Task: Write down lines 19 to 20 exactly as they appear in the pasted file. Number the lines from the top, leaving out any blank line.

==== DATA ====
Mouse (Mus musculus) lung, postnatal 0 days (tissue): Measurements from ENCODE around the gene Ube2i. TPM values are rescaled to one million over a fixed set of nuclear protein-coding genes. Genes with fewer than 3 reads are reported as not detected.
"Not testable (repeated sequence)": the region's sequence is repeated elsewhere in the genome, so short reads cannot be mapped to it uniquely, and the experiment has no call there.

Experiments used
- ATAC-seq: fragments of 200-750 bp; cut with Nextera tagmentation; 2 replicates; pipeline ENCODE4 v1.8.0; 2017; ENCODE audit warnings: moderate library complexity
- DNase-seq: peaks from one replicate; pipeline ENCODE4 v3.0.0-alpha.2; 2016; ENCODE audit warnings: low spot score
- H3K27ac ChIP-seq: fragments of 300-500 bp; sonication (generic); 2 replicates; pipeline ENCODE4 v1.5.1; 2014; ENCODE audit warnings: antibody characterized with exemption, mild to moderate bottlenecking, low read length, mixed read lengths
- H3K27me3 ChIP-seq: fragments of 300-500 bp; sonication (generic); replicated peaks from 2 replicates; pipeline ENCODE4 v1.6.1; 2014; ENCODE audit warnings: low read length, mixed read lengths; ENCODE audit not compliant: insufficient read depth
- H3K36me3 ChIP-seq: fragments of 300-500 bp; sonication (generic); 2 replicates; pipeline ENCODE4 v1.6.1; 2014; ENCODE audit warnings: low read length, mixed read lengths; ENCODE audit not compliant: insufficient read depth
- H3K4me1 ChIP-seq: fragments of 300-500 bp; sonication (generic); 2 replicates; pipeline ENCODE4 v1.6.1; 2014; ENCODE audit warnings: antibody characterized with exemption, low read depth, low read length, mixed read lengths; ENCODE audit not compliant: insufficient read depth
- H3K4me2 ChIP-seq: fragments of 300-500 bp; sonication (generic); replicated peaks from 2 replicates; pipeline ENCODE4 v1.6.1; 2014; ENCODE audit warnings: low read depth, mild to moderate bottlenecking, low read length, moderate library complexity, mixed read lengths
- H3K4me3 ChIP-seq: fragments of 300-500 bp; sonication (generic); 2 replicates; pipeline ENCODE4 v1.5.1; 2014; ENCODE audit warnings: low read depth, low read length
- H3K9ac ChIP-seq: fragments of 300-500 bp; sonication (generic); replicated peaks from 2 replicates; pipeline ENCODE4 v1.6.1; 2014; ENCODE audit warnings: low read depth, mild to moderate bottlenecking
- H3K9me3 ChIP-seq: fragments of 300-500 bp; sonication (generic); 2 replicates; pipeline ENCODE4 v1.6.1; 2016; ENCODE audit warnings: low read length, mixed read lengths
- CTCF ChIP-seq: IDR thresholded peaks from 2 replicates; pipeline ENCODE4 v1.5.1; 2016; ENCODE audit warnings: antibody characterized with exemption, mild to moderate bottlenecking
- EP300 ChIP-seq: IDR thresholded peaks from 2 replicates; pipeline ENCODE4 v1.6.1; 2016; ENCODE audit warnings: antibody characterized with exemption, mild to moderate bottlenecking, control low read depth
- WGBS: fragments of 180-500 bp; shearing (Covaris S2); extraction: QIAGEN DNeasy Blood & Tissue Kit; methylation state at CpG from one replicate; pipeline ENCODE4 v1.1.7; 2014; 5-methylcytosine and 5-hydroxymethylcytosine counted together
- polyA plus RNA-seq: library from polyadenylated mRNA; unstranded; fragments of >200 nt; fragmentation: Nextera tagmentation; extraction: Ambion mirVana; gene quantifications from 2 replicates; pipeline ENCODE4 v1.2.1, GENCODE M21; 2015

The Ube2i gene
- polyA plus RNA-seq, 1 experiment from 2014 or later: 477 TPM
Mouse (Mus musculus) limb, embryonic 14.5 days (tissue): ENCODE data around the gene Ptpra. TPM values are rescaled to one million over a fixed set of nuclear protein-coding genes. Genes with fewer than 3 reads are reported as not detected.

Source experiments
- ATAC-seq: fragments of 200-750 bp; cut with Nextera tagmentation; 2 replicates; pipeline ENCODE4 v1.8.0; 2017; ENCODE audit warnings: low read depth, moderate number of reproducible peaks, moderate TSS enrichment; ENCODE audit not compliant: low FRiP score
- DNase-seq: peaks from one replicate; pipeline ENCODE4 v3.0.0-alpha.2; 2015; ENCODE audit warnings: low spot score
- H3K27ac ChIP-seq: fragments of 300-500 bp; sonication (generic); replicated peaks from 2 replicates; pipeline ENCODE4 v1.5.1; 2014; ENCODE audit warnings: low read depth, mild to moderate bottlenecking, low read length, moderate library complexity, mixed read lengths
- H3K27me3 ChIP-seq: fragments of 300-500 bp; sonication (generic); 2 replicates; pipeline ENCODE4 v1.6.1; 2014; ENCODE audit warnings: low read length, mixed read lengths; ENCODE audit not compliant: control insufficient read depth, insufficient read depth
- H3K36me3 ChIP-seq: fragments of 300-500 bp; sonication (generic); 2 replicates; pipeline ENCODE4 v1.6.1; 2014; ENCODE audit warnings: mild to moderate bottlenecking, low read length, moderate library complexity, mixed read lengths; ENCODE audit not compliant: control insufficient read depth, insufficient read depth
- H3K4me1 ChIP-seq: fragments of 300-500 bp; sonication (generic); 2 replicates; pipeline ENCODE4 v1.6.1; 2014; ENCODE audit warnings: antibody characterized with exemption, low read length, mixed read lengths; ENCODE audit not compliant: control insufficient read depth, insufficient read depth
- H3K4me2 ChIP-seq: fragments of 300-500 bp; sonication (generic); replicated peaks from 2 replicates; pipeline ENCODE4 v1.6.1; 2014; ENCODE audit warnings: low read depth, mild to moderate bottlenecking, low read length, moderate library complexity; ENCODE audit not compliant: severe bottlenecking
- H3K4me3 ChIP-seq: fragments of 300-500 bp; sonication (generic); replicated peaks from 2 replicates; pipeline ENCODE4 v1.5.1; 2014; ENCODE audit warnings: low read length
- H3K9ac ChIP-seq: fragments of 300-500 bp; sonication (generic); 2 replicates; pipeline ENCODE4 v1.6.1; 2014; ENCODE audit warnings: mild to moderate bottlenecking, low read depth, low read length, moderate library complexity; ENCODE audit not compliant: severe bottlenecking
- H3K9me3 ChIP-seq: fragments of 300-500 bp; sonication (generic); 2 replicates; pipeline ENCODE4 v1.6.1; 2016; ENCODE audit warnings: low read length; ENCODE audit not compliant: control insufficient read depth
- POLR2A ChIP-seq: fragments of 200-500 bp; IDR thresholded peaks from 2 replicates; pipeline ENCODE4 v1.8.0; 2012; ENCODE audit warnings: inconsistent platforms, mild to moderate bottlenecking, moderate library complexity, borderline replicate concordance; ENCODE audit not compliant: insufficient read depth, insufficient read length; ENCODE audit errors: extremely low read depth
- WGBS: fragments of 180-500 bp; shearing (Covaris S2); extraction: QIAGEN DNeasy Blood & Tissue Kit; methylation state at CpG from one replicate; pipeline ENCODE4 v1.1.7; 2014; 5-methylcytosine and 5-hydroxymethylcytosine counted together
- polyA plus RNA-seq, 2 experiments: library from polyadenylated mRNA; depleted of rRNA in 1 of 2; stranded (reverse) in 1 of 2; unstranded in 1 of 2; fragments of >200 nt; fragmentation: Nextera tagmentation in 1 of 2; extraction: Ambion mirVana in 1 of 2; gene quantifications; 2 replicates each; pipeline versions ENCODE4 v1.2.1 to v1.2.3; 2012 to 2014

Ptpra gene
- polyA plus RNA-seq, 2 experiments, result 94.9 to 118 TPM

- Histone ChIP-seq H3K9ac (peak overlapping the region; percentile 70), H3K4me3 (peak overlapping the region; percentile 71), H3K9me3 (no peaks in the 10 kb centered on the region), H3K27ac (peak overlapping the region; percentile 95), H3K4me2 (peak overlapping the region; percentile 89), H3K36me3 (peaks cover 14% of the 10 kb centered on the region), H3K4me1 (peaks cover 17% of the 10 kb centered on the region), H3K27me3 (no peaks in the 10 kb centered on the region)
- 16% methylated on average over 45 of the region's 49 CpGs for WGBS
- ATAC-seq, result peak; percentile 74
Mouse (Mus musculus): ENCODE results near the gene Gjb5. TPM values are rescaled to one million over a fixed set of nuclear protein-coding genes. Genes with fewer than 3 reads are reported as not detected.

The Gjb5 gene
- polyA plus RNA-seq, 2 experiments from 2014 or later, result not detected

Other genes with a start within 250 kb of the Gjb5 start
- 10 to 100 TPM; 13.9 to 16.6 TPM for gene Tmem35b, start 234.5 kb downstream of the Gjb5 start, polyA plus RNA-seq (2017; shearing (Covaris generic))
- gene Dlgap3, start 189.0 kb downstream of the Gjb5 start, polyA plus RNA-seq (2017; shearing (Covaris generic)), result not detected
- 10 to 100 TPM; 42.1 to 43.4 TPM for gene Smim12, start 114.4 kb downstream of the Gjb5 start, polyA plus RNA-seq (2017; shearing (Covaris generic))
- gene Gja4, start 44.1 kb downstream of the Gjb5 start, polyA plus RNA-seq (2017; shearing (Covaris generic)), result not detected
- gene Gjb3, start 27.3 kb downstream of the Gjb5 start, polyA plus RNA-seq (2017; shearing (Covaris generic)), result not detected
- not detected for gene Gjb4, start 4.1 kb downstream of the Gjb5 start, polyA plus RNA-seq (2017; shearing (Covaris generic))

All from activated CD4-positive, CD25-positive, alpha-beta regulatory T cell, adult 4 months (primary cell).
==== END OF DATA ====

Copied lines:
- polyA plus RNA-seq, 1 experiment from 2014 or later: 477 TPM
Mouse (Mus musculus) limb, embryonic 14.5 days (tissue): ENCODE data around the gene Ptpra. TPM values are rescaled to one million over a fixed set of nuclear protein-coding genes. Genes with fewer than 3 reads are reported as not detected.